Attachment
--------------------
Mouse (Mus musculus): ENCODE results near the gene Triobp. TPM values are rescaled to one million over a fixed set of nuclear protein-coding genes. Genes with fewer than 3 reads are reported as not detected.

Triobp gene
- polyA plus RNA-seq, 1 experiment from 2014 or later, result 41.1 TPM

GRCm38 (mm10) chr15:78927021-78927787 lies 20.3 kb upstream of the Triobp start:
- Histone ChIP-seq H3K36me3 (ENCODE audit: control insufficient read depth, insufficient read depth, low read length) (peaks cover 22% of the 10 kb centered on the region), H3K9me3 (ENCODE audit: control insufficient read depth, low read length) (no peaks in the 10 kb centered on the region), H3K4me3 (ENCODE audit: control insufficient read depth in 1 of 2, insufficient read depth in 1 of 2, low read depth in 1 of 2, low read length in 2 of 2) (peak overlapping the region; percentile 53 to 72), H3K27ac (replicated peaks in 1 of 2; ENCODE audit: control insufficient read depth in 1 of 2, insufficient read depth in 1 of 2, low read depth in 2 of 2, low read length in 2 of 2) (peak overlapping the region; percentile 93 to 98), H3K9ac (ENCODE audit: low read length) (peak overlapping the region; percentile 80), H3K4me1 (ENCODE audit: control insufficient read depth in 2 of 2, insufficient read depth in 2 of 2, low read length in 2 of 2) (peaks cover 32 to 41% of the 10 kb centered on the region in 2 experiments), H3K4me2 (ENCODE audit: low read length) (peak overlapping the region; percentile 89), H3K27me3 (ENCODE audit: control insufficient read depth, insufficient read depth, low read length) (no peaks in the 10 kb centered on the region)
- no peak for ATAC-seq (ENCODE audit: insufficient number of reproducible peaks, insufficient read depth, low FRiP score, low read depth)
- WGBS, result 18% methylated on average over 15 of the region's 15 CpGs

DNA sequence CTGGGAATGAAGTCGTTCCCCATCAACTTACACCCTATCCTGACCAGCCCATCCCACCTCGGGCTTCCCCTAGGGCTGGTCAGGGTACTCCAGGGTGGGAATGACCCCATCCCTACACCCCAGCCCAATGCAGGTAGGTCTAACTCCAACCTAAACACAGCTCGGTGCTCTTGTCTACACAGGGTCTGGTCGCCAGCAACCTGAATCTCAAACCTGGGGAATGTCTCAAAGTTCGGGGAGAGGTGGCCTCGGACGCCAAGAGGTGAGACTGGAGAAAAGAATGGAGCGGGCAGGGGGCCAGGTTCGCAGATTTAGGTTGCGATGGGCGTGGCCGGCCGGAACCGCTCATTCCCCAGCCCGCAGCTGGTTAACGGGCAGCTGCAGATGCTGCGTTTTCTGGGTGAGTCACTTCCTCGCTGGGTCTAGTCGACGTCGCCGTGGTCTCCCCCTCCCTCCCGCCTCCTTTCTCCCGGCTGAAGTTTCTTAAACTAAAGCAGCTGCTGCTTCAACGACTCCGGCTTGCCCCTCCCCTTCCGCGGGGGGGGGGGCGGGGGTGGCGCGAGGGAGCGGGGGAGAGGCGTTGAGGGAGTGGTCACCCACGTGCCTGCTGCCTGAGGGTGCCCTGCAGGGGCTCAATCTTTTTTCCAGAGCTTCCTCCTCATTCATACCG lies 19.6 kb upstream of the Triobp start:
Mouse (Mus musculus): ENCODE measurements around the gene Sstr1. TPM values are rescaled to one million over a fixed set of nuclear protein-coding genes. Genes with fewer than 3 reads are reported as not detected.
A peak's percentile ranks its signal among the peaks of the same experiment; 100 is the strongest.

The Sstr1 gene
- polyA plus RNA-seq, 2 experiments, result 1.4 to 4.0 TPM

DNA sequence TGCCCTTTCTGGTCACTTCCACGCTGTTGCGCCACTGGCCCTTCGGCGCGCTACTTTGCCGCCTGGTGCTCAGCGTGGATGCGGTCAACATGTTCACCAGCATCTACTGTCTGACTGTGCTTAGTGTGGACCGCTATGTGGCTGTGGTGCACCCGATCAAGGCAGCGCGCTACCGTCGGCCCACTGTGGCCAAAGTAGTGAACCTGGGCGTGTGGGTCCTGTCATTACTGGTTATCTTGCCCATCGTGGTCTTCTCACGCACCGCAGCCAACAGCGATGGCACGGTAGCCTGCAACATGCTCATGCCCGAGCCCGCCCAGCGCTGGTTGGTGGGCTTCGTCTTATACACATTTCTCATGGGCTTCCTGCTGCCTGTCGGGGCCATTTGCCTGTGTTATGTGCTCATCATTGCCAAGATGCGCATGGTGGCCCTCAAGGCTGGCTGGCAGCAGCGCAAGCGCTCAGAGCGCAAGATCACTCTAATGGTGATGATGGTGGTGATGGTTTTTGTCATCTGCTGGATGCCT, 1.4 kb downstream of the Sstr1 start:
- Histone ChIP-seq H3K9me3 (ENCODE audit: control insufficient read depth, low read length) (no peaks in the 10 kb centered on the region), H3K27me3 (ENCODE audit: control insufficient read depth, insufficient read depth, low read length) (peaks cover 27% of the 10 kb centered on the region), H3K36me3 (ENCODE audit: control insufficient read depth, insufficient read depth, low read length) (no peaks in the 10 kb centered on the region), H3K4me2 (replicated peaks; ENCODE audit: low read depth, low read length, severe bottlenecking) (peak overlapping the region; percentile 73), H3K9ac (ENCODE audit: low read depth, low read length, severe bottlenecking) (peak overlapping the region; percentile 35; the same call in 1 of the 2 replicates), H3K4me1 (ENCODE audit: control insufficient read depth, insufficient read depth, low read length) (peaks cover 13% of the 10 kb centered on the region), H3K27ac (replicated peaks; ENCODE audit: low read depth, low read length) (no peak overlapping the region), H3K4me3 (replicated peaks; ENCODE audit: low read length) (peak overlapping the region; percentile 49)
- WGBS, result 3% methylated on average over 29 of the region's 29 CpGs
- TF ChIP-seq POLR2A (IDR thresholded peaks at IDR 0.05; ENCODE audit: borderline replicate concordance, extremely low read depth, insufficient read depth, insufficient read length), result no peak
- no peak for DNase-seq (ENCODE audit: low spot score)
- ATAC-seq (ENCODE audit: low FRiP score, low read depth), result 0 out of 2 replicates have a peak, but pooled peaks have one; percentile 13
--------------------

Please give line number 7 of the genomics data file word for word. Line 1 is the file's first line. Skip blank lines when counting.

- WGBS, result 18% methylated on average over 15 of the region's 15 CpGs